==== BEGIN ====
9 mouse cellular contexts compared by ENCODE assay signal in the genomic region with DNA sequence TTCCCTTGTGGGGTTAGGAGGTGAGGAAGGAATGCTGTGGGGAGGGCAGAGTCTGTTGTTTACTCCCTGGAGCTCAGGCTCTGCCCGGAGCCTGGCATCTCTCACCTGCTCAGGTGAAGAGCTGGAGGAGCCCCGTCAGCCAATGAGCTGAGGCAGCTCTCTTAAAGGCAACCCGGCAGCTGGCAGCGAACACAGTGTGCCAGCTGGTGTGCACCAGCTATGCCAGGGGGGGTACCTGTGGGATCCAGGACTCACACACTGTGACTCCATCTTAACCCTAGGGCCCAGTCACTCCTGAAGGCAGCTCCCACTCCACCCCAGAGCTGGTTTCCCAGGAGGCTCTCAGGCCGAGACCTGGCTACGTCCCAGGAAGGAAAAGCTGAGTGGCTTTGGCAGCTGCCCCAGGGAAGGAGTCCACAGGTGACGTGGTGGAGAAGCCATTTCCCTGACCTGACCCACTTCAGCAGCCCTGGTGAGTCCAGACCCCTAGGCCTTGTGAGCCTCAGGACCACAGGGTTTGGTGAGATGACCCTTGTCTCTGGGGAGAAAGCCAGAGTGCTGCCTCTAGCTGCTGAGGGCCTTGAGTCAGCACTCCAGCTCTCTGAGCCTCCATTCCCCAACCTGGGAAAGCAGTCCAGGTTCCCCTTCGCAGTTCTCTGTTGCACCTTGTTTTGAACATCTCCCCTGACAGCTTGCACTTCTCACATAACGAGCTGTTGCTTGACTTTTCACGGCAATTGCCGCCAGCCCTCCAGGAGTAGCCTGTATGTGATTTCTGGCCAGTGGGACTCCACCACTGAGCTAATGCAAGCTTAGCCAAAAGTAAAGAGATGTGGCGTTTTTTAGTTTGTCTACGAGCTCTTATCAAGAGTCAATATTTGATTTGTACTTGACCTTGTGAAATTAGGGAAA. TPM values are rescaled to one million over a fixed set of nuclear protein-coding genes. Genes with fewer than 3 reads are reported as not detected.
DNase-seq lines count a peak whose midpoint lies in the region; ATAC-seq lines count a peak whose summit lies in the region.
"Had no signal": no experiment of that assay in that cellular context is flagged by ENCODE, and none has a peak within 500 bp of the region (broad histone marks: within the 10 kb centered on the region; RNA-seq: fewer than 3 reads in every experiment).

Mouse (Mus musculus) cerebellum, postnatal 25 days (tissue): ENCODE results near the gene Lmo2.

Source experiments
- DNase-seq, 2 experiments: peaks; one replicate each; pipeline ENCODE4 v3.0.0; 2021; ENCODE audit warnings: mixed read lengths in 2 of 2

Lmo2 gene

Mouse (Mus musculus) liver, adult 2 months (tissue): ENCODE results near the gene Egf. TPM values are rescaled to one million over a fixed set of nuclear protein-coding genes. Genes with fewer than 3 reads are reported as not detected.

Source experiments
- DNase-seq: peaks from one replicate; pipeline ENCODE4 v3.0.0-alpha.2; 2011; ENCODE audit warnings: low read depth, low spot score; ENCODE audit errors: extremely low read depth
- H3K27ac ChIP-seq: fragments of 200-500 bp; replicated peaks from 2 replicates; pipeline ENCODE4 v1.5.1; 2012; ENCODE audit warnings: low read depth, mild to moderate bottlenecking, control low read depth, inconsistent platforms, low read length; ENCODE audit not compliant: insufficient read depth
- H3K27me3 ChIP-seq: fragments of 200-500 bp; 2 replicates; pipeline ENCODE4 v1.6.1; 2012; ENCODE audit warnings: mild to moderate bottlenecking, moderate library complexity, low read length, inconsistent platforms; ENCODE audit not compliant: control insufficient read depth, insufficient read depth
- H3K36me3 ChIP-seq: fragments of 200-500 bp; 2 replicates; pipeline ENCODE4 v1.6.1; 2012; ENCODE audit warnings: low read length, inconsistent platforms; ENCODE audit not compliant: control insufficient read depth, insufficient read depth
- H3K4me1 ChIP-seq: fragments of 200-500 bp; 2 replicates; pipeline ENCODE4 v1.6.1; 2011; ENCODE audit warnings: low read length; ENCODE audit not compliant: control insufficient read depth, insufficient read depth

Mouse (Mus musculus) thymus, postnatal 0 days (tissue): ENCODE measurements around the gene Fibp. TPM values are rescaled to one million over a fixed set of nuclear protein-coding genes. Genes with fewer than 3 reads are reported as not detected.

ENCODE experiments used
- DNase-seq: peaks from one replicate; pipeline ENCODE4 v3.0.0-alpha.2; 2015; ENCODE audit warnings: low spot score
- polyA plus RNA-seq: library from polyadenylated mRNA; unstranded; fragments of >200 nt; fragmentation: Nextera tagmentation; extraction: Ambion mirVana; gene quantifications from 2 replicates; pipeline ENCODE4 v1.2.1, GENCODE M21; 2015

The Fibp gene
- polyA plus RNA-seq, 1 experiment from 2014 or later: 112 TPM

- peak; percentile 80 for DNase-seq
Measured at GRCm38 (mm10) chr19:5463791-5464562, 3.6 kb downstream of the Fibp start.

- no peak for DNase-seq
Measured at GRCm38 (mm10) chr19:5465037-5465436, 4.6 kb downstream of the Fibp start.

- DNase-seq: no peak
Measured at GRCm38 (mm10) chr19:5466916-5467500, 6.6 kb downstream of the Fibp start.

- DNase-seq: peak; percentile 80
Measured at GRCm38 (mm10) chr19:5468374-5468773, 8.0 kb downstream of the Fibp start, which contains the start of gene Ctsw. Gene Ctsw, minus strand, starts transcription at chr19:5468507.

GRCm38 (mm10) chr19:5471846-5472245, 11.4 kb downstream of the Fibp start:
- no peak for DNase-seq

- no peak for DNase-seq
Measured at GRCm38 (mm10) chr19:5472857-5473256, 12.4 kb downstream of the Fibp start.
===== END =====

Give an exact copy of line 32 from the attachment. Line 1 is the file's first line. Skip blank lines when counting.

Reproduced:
Measured at GRCm38 (mm10) chr19:5472857-5473256, 12.4 kb downstream of the Fibp start.